Customer excitement, not apprehension, for how companies use their data innovatively and securely should be a primary business concern. As Fortune's Stacey Higginbotham indicates, since companies are "building business models for the connected era around data and providing context so companies can build services, it seems like getting consumers on board should become more of a priority." The public has the right to know how companies profile them and who will have access to which subsets of their data (including third parties), for how long, for what purposes, and under what conditions. Additionally, it should be clear how it is protected from unauthorized access and data breaches.

2) Institute thoughtful notification design
How information is communicated is at least as important as what is communicated. Blanket terms of service are as ineffective as incessant and disruptive notifications at conveying critical messages to users, which is especially dangerous with matters as sensitive as privacy and data policy. One-size-fits-all policies result in inadvertent lock-in of users with little effective insight into what is being shared and virtually no ability to opt-out. Companies can work with user experience designers to creatively convey complex concepts in ways that condense them into digestible, timely, and non-intrusive morsels of information that the user needs to know, how he is best apt to receive it. However this is conveyed, consumers should be aware that they can grant and retract data as their preferences change over time. When users feel informed and in control, it lays the groundwork for respectful and constructive market relationships.

3) Spearhead industry best practice
To standardize this commitment to data privacy, Groopman suggests something similar to nutrition labels outlining companies' data-sharing practices, while others envision privacy seals of approval endorsed by institutions like VeriSign or TRUSTe. Obviously any type of certification or other common practice needs some type of industry-level consensus. Still, this is more plausible in the near-term than any effective regulation. In the interim, industry consortiums and public interest organizations can come together to develop unambiguous interpretations of "transparency" that represent end-user interests, publicly discrediting businesses that perform poorly and extolling those that do well, thereby encouraging consumers to "vote with their wallets."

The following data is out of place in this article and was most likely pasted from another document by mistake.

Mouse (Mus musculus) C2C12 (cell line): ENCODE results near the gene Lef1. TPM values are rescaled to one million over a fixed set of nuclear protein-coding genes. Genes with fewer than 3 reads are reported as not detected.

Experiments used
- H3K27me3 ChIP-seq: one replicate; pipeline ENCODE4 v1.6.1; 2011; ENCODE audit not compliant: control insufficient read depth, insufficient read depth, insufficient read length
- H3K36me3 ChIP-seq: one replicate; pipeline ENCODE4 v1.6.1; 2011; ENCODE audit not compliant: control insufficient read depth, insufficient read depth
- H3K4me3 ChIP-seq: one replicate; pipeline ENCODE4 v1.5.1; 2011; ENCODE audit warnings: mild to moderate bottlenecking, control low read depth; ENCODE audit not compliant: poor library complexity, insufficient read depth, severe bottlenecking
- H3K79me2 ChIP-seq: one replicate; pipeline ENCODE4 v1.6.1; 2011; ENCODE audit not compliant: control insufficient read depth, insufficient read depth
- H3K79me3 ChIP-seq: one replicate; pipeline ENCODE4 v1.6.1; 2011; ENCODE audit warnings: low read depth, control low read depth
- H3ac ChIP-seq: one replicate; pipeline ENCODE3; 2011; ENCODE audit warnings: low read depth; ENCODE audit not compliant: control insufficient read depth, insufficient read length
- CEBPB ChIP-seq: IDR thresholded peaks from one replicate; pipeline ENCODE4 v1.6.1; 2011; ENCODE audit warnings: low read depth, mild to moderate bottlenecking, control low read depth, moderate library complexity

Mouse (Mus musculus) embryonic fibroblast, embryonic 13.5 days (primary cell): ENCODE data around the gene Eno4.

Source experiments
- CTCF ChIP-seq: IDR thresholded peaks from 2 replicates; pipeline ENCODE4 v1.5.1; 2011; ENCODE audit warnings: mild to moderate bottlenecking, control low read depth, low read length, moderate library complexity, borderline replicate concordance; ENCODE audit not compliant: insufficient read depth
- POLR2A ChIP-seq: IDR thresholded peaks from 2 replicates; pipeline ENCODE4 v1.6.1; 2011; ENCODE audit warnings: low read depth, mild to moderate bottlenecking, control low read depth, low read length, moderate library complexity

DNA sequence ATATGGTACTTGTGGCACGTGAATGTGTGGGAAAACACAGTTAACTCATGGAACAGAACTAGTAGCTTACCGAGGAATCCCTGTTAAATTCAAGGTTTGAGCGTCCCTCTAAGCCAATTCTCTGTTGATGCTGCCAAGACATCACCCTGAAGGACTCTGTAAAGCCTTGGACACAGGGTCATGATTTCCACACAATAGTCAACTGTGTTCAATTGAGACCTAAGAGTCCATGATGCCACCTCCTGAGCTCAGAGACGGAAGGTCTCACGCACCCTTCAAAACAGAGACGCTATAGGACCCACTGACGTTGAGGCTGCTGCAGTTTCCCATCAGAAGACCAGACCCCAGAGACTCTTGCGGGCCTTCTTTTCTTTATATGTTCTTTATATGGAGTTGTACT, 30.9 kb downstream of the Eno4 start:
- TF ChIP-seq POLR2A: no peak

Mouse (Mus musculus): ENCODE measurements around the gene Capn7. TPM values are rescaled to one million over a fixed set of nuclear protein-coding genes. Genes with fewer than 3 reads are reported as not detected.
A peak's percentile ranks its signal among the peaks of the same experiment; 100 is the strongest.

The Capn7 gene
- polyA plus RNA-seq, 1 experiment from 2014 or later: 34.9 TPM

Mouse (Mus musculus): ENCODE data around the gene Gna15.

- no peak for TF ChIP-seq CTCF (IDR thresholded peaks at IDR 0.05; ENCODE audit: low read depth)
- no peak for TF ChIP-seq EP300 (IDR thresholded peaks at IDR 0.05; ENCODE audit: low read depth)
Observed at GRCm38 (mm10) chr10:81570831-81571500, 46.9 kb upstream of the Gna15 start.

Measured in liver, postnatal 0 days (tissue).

Another proposal is to employ the power of crowdsourcing to collectively interpret obscure corporate legal wording to both help clarify what these policies are saying, as well as allow users the confidence to argue those they find objectionable. Companies that can spearhead such practices will emerge as leaders in the journey to win consumer trust.

Data is being used by businesses in innovative and illustrious ways to generate widespread value. Companies should be as inventive in respecting users' wishes without inhibiting data's exponential promise for economic growth. To make the transition to a reality where digital citizens exhibit control over their information, marketers need to advance the themes explored above which promote consumer education through thoughtful notification design and transparent, granular, and dynamic opt-in policies. These joint efforts between businesses, individuals, and industry organizations will not only enhance participating companies' public images but, more importantly, create trusting, enduring, and mutually-beneficial relationships between marketers and their valued customers.